Nursing has a proud tradition in Slovenia, and these days, Slovenian nurses are in high demand in several European countries. But no matter where their profession takes them, they follow in the footsteps of Angela Boškin, Slovenia’s first professional nurse – a little-known woman with an impressive legacy.
Boškin was born into a poor family in the Slovenian village of Piuma (Pevma in Slovenia), now a part of Italy, in 1886. She was one of nine children growing up in difficult conditions, and as a young girl she did what many Slovenian girls had to do: She went to work as a servant girl, in her case to the imperial capital of Vienna.
Boškin had bigger dreams, however, and she eventually completed extensive training to become a nurse. At the time, nursing was still the domain of nuns in the Slovenian lands, but it was already considered a profession in Vienna. When she completed her training, Boškin joined a gynecological clinic run by Ernst Wertheim – an institution that was in many ways ahead of its time. There, she developed a strong interest in the care of newborns, and she quickly rose through the ranks of the clinic. Ultimately, she became an assistant to the head nurse.
World War I changed everything for Boškin. Like many other nurses, she was called in to tend to the wounded. Her skills and compassion were quickly recognized and she ended up as the head
nurse of the Swedish Red Cross in Vienna.
The end of World War I saw the collapse of Austria-Hungary and Boškin left Vienna for Slovenia. After a stint caring for the war wounded, she became a nurse in the industrial town of Jesenice. At the time, Jesenice was struggling with poverty. Many babies received poor care, while those who were born out of wedlock were frequently abandoned. Boškin showed a passionate determination to help those who needed attention and she soon became a legend in the small town.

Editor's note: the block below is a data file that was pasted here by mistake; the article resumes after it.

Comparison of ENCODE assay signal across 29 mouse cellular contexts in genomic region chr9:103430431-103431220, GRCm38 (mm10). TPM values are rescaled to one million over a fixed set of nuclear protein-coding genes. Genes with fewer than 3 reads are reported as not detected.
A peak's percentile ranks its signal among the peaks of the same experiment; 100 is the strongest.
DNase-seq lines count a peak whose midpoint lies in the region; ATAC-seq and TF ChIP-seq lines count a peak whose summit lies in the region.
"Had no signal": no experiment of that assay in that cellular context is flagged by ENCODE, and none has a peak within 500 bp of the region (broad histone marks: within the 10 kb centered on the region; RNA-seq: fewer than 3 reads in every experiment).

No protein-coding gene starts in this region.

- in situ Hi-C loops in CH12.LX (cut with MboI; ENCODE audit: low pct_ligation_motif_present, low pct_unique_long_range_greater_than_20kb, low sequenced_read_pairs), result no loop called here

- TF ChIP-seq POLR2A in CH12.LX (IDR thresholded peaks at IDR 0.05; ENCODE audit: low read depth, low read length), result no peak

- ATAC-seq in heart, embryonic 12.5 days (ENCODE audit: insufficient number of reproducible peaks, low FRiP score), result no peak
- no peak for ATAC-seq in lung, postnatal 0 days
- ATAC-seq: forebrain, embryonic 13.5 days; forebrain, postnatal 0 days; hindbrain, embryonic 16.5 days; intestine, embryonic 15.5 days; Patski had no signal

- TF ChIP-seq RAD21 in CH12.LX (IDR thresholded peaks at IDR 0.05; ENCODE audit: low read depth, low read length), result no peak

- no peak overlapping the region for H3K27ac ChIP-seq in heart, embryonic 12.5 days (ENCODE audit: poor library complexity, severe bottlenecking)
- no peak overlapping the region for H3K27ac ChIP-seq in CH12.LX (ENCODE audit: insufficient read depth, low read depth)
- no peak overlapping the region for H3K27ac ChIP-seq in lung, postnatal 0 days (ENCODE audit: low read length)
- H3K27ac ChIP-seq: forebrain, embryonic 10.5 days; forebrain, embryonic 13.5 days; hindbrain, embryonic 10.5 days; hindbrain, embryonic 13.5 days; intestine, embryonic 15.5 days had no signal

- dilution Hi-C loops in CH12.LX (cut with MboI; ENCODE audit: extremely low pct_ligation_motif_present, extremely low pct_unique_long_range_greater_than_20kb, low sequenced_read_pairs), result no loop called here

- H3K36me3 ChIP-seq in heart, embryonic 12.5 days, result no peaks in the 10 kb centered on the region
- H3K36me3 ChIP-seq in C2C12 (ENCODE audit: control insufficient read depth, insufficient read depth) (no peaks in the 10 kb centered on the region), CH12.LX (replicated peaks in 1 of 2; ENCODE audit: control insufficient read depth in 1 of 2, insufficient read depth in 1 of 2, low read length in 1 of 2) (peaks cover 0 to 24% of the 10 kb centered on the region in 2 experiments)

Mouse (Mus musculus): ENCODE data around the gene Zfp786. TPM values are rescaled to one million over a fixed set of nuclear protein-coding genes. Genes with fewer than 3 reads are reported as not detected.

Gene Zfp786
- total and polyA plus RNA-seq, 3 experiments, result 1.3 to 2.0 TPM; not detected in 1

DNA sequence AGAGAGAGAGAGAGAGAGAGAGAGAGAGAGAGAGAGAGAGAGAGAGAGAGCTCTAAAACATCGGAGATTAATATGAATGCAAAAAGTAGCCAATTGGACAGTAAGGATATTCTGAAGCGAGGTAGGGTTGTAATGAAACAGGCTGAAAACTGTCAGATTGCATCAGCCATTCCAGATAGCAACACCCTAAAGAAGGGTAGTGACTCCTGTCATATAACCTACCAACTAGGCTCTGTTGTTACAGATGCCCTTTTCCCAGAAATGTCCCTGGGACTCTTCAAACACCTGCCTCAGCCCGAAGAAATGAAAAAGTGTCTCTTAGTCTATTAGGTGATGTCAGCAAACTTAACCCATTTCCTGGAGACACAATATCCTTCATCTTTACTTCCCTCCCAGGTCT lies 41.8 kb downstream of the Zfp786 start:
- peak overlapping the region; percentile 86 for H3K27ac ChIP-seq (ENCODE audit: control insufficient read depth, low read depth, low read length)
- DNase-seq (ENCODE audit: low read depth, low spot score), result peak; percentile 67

In 1922, Boškin moved to Ljubljana, where she set new standards of nursing care and passed on her skills to future generations of professional nurses. Eventually, she moved to Trbovlje, another struggling industrial town. There, her innovative approaches helped to drastically reduce infant mortality.
Boškin ended her career treating tuberculosis patients in Škofja Loka. She retired during World War II, and spent the next three decades in her native village of Piuma. She died in 1977.
For years, Boškin’s trailblazing career had been all but forgotten. Recently, however, some scholars and medical professionals have called for her work to be recognized. Boškin became the subject of a 2009 book by Andreja Korenčan, and a prominent nursing competition is now named after her. A plaque in Jesenice also draws attention to her impressive legacy – a commitment that changed nursing care in Slovenia and led Boškin to be dubbed Slovenia’s Florence Nightingale.
Source: RTVSLO.SI | Jaka Bartolj
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